We will not let hate win
Since 2005, Feeding Hills Congregational Church, United Church of Christ has been, in UCC lingo, “Open and Affirming,” which means that here, rather than judge people for their sexual identity or orientation, we simply welcome them. We’re all part of the community and we believe and act upon the belief that all are loved by the God who made us, for whatever reason, the people we are.
A couple of years ago, in order to get the word out more effectively, we purchased a large banner to hang between our two front doors. Over the colors of the gay pride flag, the banner read, “God Is Still Speaking.” It took a few months, but gradually word began to spread: this church means it when we say that “Everybody, everybody, everybody is WELCOME.” And we grew in spirit and in numbers. It’s been a blessing.
Well, over the past week or so, we have begun to deal with the fact that not everybody shares our vision of what it means to be welcoming. First, our gay pride flag was stolen last week. Then, on Monday morning, I arrived to find that someone had cut the banner from between our doors and made off with it. Now, that was a large and fairly heavy banner, so this effort took some ambition, and probably a little time. Even in the dead of night when this happened, there’s plenty of traffic on North Westfield Street. But not much church maintenance goes on in those hours, so you’d think someone might have noticed and made a call. But no.
As it happened, we had a meeting of our governing body, the Church Council, scheduled for the next evening, and the banner and flag issue rose to the top of the agenda. I can say that my Church Council also rose to the occasion. They immediately made plans to replace the banner and to have a public dedication ceremony when it is installed. We will be inviting our religious community colleagues and our Agawam town officials to this event. In fact, we’ll be inviting everybody, everybody, everybody. That’s what we do here.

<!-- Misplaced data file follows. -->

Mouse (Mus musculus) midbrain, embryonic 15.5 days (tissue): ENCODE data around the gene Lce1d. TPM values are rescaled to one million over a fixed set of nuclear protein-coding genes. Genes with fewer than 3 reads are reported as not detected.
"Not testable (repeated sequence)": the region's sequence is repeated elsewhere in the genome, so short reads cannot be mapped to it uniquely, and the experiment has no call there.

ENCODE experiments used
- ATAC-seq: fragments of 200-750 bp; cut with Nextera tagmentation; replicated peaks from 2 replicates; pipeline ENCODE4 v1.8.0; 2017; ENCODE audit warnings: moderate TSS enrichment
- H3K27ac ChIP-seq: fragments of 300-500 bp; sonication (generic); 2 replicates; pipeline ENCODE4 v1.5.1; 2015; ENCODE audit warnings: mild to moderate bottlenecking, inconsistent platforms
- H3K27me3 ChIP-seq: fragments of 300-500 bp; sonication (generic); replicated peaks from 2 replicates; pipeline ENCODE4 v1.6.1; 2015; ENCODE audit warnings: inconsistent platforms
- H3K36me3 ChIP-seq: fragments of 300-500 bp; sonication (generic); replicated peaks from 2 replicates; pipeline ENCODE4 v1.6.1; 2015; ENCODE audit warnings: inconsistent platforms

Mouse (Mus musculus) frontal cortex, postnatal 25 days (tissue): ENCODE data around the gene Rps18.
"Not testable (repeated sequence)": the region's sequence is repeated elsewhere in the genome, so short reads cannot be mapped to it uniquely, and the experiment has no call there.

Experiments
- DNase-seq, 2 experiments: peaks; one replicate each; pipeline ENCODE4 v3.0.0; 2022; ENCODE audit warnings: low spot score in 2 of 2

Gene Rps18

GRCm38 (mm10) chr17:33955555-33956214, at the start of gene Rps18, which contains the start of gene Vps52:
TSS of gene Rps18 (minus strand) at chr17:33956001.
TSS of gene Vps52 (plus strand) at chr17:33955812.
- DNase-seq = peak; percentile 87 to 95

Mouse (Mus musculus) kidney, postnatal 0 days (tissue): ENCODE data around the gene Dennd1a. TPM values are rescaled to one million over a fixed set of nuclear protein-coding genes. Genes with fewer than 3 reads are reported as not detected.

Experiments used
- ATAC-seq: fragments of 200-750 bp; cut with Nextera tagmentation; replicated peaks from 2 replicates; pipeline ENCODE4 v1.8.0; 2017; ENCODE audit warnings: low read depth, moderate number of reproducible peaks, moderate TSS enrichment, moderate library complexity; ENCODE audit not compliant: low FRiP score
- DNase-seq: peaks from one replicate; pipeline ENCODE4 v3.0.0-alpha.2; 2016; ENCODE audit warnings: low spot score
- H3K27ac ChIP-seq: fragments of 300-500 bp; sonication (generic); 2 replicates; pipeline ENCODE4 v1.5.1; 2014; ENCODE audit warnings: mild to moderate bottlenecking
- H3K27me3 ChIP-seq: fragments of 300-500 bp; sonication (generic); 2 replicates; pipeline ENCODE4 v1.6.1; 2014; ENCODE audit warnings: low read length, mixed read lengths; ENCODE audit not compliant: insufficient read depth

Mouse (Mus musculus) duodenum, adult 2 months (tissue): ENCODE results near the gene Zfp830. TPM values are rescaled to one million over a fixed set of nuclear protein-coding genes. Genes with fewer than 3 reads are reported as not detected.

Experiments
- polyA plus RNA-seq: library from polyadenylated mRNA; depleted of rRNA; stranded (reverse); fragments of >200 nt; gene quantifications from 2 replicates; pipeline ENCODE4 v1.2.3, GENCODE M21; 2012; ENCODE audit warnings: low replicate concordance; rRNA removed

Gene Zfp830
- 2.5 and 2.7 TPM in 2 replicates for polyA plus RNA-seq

Years ago, a pastor in another place and time noted the following: “First they came for the Socialists, and I did not speak out because I was not a Socialist. Then they came for the Trade Unionists, and I did not speak out because I was not a Trade Unionist. Then they came for the Jews, and I did not speak out because I was not a Jew. Then they came for me, and there was no one left to speak for me.”
What’s the lesson? A community stands or falls – not as individuals – but as a community. We are, as the Apostle Paul would say, in evil times. There is a lot of divisiveness. Whether it’s Socialists or Trade Unionists or Jews, or whether it’s journalists or racial minorities or the LGBTQ community, the basic issue is the same. We stand together. Or we fall. That’s what evil times have in common over the centuries. I say we stand. Proud and tall. I hope the community stands with us. What say you?
The Rev. Rob Donaldson, Pastor
Feeding Hills Congregational Church, United Church of Christ